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Eemnes-Buiten (U): reformed church or Nicolaaskerk

 

 

 

After ca. 1339 the people of Eemnes, then a part of Eembrugge, tried to break away from the bishop of Utrecht and join the county of Holland. Although all attempts failed, they did build a first wooden church in their village in 1346, which was already destroyed two years later, and were granted town privileges in 1352. Among these privileges was the right to build a church. This church was erected where the wooden church had been and was dedicated to St. Nicolas.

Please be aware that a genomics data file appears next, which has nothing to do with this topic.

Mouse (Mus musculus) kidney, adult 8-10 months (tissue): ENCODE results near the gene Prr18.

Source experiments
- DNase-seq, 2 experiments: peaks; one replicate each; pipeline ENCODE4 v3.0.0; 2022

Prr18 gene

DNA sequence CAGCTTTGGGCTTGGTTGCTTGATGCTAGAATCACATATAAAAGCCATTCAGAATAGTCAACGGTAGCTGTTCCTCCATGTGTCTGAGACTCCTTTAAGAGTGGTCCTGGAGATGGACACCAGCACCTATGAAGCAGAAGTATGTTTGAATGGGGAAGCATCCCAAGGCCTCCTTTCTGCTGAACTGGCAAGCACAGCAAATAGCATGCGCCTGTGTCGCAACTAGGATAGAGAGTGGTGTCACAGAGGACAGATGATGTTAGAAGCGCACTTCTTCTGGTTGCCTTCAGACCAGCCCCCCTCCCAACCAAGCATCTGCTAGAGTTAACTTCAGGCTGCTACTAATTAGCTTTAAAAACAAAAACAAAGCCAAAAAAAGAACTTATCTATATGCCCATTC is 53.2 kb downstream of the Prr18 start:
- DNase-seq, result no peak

In 1481, during the Hook and Cod wars, most of Eemnes was destroyed. Most likely little of the church survived, but the current nave and choir still appear to be from the 15th century. In 1521, after only four years of work, the current tower was completed. This tower is in a Gothic style typical for the region of Utrecht and is in many ways similar to the one in Amerongen built in the same period. The consistory at the north side of the choir was probably built at the same time as the tower.

 

 

 

 

 

 

 
 
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